Triumph 1200 Scrambler XC: Long-term review and road test

 

Matt came back from the Triumph Scrambler launch a few months ago with a perma-grin on his face. But will he still enjoy the bike as a long-termer?

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Getting used to a new bike is incredibly exciting – there’s no other words. It’s almost a first date; you’ve seen pictures, heard a few comments; but will you like each other? Will you get on? Can you live with each other?

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Technically the Triumph 1200 Scrambler and I had already enjoyed our first date, as I attended the launch. We had got on really well, had lots in common and it had that natural feel to it – I at least, felt relaxed, despite us both being on best behaviour.

But – spoiler alert – launch reports of a bike are only ever to be treated as a guide. Manufacturers know how important good reviews are, so the riding routes are tailored to make the bike in question feel as good as possible and the marketeers work hard to give the journalists a positive time. It’s the same in any market.

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I’m used to this, naturally pessimistic and like to think I can see through the PR smoke screen. So after falling heavily for the Triumph Scrambler 1200 after attending the launch, I am looking forward to living with an XC model for a few months. Whether it flowers into a glowing relationship or ends in a messy divorce; only time will tell…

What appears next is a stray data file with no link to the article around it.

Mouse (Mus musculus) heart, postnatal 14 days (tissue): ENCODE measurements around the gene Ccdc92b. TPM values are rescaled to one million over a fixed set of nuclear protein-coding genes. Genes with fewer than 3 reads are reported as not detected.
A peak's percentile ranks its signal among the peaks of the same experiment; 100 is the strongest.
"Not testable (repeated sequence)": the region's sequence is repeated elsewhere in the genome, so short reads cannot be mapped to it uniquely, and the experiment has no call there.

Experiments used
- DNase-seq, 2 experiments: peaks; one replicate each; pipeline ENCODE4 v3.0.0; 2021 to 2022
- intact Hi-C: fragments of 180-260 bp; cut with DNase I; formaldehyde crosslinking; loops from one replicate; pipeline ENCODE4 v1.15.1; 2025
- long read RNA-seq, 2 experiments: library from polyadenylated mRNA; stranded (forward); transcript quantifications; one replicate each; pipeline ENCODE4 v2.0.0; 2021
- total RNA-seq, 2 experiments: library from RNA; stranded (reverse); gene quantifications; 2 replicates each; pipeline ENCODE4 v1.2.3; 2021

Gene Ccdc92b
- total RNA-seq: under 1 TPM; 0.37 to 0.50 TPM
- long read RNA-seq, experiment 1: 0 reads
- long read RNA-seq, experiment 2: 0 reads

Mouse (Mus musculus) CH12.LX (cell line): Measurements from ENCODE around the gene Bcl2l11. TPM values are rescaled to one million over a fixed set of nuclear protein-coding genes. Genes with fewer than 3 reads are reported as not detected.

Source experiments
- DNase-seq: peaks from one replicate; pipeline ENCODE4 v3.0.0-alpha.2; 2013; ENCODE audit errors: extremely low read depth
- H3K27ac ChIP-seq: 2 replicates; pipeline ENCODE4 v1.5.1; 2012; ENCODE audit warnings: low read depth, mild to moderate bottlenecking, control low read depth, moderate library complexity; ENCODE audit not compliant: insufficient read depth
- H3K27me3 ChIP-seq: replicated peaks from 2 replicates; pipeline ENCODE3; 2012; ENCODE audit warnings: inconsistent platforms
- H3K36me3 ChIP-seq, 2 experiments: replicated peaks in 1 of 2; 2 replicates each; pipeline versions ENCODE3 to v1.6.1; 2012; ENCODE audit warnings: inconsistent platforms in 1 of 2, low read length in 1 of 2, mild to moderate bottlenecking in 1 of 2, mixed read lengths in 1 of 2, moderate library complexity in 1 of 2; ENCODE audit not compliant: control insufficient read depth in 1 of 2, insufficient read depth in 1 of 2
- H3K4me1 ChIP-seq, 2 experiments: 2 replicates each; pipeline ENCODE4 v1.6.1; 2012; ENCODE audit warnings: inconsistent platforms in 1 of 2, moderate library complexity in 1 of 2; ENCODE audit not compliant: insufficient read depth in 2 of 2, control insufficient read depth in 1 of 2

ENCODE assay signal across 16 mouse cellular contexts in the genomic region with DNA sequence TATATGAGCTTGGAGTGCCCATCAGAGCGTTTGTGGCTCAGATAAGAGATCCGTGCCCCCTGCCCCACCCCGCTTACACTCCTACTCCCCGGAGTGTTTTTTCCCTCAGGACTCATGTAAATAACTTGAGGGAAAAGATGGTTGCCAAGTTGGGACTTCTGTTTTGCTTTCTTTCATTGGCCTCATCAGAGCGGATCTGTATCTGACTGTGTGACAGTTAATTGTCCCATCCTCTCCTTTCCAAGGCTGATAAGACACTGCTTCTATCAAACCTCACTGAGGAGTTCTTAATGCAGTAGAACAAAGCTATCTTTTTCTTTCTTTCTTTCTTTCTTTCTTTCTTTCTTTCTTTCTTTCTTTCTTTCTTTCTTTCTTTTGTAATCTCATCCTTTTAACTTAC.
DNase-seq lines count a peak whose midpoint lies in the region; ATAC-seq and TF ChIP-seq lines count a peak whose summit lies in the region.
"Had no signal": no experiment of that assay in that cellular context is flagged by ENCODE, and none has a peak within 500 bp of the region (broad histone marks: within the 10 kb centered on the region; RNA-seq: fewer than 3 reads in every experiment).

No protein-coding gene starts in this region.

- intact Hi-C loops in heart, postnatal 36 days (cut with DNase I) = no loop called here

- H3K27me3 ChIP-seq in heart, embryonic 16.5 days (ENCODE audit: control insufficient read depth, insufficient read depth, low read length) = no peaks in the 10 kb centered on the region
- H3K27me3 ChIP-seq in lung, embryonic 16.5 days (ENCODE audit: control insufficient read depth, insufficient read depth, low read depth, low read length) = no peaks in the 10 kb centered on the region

Two to choose from

To recap, there’s two Scrambler 1200 models: the all-singing, all-dancing XE model, with posh, tall suspension and electronic gizmos a-plenty, and the XC you see here – lower suspension (though still the same travel as a BMW R1250GS), and a few less trinkets. The XE costs from £12,300 and the XC is £800 cheaper.

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What’s it like so far?

The Scrambler is my kind of bike, which is a good start. Enough power – 89bhp – but most importantly, plenty of on-demand torque. Instant, safe overtaking thrust, which is also useful off-road. It’s the perfect height for me as I’m just over six foot, has a nice off-road inspired wide handlebar, arms-out riding position which gives good command of the bike and road manners are predictable and confidence-inspiring, despite the off-road tyre sizes.

Last year I had that behemoth Honda Africa Twin Adventure Sports, which I found too heavy and too tall for ad hoc green laning on my own, which ruined that illusion of ‘go anywhere’. But it was a great mile-muncher; one of the best I’ve ridden, with a superb fairing, the comfort of a smoking lounge high back chair and similar power to the Triumph.

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Thirst for dirt

The Triumph, by way of contrast, wills you to investigate any unsurfaced roads, even with the pseudo-trail tyres fitted. It’s still a heavy bike for off-roading, weighing in at 205kg (dry), but its lower seat height compared to the Africa Twin and less bulk helps enormously.